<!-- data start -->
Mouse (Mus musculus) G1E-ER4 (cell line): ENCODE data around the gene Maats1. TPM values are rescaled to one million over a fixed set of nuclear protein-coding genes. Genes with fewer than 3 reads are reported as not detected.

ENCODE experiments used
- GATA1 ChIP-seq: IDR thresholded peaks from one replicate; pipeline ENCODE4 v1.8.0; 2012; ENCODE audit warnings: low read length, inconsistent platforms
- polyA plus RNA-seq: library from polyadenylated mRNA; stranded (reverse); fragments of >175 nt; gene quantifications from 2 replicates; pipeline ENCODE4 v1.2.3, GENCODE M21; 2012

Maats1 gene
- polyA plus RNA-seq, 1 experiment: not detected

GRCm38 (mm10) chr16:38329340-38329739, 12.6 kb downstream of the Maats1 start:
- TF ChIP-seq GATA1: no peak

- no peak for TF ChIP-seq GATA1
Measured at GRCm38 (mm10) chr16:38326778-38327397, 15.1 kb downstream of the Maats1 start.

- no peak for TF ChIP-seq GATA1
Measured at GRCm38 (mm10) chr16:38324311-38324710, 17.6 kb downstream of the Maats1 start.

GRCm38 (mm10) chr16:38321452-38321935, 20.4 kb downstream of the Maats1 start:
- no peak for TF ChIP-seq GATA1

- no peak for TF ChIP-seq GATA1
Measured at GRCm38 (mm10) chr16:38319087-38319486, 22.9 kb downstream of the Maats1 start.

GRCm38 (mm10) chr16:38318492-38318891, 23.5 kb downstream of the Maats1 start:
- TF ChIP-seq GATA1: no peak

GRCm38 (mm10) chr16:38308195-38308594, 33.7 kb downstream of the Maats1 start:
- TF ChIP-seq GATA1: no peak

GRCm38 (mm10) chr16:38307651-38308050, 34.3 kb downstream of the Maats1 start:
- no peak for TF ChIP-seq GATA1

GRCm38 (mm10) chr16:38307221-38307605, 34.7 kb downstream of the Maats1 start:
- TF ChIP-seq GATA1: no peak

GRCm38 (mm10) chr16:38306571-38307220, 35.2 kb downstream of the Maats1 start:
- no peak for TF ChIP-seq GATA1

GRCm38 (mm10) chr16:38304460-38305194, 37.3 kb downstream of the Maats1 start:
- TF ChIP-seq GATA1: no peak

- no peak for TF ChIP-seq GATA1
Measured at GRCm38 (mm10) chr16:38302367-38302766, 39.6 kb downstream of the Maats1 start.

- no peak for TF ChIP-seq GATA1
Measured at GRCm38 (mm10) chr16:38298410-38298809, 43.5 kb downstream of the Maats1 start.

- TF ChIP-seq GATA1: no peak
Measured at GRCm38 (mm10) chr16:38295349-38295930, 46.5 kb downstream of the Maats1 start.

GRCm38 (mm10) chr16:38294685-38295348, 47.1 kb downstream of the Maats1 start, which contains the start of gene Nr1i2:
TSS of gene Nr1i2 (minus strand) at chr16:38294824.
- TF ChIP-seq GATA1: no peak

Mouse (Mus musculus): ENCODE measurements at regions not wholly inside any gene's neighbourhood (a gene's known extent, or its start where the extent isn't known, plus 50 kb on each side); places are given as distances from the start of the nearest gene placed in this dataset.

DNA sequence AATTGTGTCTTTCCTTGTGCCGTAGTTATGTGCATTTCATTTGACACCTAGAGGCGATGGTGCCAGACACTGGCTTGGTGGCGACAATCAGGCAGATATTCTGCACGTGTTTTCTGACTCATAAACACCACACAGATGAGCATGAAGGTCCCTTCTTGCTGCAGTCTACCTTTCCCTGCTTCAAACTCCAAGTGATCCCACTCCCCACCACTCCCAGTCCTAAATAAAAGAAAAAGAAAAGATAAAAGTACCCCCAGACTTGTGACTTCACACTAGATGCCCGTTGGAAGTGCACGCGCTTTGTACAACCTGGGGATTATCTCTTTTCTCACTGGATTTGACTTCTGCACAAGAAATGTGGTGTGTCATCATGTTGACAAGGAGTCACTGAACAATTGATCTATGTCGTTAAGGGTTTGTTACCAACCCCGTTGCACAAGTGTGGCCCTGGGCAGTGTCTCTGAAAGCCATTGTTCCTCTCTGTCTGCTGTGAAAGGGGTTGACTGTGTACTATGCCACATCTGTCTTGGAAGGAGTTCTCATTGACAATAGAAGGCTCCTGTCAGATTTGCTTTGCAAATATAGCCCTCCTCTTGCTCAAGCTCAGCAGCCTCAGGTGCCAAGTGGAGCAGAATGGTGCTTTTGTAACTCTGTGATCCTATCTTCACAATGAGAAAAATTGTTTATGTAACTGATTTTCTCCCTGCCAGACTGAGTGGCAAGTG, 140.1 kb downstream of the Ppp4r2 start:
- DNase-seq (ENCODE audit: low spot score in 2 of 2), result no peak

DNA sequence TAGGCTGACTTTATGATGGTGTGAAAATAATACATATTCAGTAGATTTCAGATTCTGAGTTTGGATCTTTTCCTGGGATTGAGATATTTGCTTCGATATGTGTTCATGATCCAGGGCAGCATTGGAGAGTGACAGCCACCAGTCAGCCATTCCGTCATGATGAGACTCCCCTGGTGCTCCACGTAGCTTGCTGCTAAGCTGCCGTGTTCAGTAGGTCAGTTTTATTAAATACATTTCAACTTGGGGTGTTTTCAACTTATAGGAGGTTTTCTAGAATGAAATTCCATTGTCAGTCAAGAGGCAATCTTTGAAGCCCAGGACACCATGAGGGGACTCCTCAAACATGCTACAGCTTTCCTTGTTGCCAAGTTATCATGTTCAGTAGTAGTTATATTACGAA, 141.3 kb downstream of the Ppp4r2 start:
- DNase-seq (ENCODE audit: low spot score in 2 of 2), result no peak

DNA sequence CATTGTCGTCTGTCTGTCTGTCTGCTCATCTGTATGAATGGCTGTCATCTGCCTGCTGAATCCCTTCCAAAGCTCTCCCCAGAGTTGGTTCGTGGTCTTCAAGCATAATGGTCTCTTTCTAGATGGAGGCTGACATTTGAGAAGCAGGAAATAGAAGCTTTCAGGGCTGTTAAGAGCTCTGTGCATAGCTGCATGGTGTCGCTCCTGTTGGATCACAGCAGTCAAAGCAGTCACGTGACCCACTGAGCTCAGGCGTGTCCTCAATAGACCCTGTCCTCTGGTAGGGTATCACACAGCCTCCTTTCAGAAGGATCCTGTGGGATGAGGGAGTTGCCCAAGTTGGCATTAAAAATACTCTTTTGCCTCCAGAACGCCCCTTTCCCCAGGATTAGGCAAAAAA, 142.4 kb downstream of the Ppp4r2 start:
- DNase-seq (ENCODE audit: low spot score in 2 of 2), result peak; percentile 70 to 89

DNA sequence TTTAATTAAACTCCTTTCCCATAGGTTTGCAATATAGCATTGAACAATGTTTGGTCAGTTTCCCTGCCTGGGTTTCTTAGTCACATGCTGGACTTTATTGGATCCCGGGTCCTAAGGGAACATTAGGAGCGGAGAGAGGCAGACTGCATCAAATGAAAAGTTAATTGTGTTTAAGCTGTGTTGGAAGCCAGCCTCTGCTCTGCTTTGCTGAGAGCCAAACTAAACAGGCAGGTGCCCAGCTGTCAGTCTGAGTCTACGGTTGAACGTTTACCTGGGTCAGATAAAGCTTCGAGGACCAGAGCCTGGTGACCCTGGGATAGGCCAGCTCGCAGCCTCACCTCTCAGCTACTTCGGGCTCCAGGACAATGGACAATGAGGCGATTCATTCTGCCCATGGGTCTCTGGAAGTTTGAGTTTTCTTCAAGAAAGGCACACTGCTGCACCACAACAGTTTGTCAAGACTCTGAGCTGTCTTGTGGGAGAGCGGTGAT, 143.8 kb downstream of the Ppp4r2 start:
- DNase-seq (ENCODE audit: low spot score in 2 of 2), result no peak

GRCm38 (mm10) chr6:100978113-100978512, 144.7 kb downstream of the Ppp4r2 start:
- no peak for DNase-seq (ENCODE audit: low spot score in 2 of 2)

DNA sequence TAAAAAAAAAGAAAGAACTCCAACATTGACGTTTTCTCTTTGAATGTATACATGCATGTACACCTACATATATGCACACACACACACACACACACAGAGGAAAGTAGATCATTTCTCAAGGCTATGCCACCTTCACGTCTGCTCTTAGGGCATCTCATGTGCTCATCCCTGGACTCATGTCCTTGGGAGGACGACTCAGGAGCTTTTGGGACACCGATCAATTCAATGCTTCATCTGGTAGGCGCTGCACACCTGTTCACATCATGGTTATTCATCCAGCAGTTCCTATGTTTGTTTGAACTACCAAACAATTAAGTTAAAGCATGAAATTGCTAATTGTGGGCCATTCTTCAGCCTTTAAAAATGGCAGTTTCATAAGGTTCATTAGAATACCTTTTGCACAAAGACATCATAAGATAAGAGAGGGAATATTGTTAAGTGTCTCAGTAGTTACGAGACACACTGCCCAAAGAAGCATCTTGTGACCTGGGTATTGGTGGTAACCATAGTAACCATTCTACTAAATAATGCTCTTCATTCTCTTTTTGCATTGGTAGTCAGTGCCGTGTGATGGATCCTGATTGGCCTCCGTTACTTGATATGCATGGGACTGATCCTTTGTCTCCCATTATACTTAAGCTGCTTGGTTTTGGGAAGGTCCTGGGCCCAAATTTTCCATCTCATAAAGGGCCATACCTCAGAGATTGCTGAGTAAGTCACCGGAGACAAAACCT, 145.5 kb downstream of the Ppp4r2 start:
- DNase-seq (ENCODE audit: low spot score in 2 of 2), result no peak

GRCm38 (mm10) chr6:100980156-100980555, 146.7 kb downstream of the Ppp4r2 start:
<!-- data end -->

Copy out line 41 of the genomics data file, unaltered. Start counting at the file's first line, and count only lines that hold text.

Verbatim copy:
DNA sequence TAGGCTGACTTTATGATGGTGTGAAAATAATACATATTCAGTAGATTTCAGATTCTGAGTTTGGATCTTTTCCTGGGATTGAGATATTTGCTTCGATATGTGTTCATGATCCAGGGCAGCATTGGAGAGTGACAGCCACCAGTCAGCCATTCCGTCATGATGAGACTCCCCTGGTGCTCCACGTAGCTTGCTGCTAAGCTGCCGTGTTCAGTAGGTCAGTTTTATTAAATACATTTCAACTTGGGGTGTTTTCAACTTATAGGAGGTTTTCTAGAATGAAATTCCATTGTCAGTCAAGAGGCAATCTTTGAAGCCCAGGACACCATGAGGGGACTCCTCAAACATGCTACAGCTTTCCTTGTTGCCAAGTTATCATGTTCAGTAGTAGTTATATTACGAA, 141.3 kb downstream of the Ppp4r2 start: